B-2 Visitor Visas

Generally, visitors for pleasure are eligible for a B-2 visa or Waiver Tourist (WT) under the Visa Waiver program (VWP).

  • B-2 tourist visas may be used to visit the United States for holidays, tourism, or to make social visits to relatives or friends, etc.;
  • B-2 tourist visas may not be used to retire or reside in the United States.

 

Other business activities covered by the B-2 Visitor Visa or Visa Waiver Program (WT)

 

Amateur Entertainer

An amateur by definition is not a member of any professions associated with that activity. Therefore, an amateur, or group of amateurs performing in a social and/or charitable context, or as a competitor in a talent show or contest is eligible for a B-2 visa, or WT, if otherwise qualified, provided they will not be paid for their performance. They may, however, receive expenses incidental to the visit. Although the performers cannot be paid for their performance, they may be performing where an attendance fees is charged. Provided the fee is just to cover or defray the actual cost of holding the event, or if there is a profit, the money goes to charity rather than a commercial cause, the B-2 visa or WT is permissible.

Thus, an amateur or a group of amateurs who will not be paid for performances and will perform in a social and/or charitable context or as a competitor in a talent show, contest, or athletic event is eligible for B-2 classification, even if the incidental expenses associated with the visit are reimbursed.

NOTE: An amateur is someone who normally performs without remuneration (other than an allotment for expenses). A performer who is normally compensated for performing cannot qualify for a B-2 visa or WT even if they do not make a living at performing.

 

Amateur Athlete

An amateur athlete or group of athletes competing in an athletic event for which they will receive no payment, other than incidental expenses, are eligible for a B-2 visa or entry as a WT.

NOTE: An amateur is someone who normally performs without remuneration (other than an allotment for expenses). An athlete who is normally compensated for performing cannot qualify for a B-2 visa or WT even if they do not make a living at performing.

 

Cohabitating Partners, Extended Family Members and Other Household Members not Eligible for Derivative Status.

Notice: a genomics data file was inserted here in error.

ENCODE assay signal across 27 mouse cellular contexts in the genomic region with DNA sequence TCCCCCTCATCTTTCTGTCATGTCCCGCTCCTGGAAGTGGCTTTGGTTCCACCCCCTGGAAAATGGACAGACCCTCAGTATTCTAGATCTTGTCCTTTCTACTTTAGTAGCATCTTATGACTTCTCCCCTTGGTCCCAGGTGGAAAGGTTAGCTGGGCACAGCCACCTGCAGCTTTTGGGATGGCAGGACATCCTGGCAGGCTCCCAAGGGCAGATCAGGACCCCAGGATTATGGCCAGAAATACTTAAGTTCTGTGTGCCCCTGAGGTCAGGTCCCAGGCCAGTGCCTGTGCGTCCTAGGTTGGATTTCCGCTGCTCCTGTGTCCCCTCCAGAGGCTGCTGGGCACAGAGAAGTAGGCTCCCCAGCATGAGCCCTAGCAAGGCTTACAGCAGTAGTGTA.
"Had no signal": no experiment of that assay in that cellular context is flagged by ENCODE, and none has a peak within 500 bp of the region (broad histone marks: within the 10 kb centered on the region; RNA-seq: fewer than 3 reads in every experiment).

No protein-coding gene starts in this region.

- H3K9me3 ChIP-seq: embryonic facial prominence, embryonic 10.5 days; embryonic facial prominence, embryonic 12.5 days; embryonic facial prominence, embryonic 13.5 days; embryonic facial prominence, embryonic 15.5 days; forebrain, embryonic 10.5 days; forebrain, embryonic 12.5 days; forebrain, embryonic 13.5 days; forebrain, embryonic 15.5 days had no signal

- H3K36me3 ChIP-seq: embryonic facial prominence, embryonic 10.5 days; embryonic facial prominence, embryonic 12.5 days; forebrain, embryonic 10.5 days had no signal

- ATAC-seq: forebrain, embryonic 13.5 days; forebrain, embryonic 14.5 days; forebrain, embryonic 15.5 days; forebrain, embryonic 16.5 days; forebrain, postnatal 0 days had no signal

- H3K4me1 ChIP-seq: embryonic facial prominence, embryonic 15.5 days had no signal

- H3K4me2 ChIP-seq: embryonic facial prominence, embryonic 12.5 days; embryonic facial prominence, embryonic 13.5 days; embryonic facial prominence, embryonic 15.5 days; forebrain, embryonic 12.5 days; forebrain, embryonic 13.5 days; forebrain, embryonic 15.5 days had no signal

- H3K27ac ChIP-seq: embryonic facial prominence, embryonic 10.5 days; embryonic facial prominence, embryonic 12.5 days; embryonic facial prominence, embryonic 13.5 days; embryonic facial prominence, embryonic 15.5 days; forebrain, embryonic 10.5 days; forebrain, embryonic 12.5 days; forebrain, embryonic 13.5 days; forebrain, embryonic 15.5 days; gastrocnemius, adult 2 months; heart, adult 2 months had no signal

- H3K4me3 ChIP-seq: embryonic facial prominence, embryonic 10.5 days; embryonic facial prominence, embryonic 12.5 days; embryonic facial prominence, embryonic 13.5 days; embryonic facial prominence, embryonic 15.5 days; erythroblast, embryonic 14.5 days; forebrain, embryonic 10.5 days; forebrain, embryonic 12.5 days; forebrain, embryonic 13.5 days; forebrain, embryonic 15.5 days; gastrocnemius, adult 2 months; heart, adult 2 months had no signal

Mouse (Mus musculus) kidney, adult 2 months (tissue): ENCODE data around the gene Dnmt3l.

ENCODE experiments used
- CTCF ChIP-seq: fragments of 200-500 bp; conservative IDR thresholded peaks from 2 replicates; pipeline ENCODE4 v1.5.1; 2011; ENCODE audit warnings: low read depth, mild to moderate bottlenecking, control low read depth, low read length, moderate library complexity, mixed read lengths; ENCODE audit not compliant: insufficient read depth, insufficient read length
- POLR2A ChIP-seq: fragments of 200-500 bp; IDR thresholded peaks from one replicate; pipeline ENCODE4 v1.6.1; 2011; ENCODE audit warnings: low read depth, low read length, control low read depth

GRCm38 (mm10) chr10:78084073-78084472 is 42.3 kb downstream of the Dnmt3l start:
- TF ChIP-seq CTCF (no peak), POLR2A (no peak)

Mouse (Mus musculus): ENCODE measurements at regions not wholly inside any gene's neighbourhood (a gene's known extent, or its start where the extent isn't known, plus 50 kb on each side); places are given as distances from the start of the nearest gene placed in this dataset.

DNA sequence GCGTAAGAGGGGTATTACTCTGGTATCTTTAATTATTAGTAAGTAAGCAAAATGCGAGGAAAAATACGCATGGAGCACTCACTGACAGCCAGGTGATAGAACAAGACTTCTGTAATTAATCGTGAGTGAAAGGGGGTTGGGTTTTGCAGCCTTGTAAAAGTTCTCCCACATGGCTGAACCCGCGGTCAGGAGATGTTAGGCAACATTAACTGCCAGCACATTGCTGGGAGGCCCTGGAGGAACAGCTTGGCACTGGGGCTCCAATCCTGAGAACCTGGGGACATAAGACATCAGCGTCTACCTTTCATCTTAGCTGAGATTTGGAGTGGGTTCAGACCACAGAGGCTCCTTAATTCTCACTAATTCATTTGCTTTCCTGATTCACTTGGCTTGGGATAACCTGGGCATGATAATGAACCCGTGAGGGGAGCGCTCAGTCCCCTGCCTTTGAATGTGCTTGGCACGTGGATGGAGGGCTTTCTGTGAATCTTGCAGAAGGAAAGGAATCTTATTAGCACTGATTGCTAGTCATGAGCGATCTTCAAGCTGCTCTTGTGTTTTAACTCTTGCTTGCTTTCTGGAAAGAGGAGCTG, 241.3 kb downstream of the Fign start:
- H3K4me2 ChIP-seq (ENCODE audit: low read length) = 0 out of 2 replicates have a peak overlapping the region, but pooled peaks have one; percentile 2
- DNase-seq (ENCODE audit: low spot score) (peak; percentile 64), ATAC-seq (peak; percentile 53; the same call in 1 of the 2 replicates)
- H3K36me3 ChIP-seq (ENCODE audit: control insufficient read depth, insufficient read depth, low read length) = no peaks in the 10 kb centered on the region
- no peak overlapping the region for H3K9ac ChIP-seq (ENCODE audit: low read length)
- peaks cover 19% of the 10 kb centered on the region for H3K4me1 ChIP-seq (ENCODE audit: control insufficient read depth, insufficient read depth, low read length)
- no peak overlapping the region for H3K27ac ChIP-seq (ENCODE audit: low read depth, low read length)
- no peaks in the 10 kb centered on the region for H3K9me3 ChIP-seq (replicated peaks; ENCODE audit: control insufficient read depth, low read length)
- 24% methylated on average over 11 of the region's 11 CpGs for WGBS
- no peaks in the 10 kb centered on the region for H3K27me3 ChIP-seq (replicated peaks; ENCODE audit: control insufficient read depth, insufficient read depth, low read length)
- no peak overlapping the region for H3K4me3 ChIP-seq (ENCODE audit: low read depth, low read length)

A B-2 visa is appropriate for those who are members of a household of another nonimmigrant visa holder (e.g. E-1, E-2, E-3, F-1, H-1B, H-3, I, J-1, L-1, O-1, P-1, R-1), but who are not eligible for derivative status. Such individuals include but are not limited to the following:

  • Cohabitating partners or common-law spouses;
  • Elderly parents of temporary workers;
  • Accompanying parents of minor F-1 child students; and
  • Household members of a U.S. citizen who normally lives and works overseas, but is returning to the United States for a temporary time period.

B-2 classification may also be given to a spouse or child who would normally qualify for derivative status (other than A or G status) but for whom it may be inconvenient or impossible to apply for the proper H-4, L-2, F-2 or other derivative visa, provided that the derivative individual intends to maintain a residence outside the United States and otherwise meets the B visa eligibility requirements. If such an individual plans to stay in the United States for more than six months, he or she should request a one-year entry when they enter the United States, although the length of stay is discretionary.

 

Other B-2 or WT permissible activities include, but are not limited to the following:

  • Medical Reasons: visitors coming to the United States for health purposes;
  • Participation in Social Events such as conventions, conferences or convocation of fraternal, social or service organizations; and
  • Short course of study: is allowed where the person is coming to the United States primarily for tourism, who also incidentally will engage in a short course of study during their visit.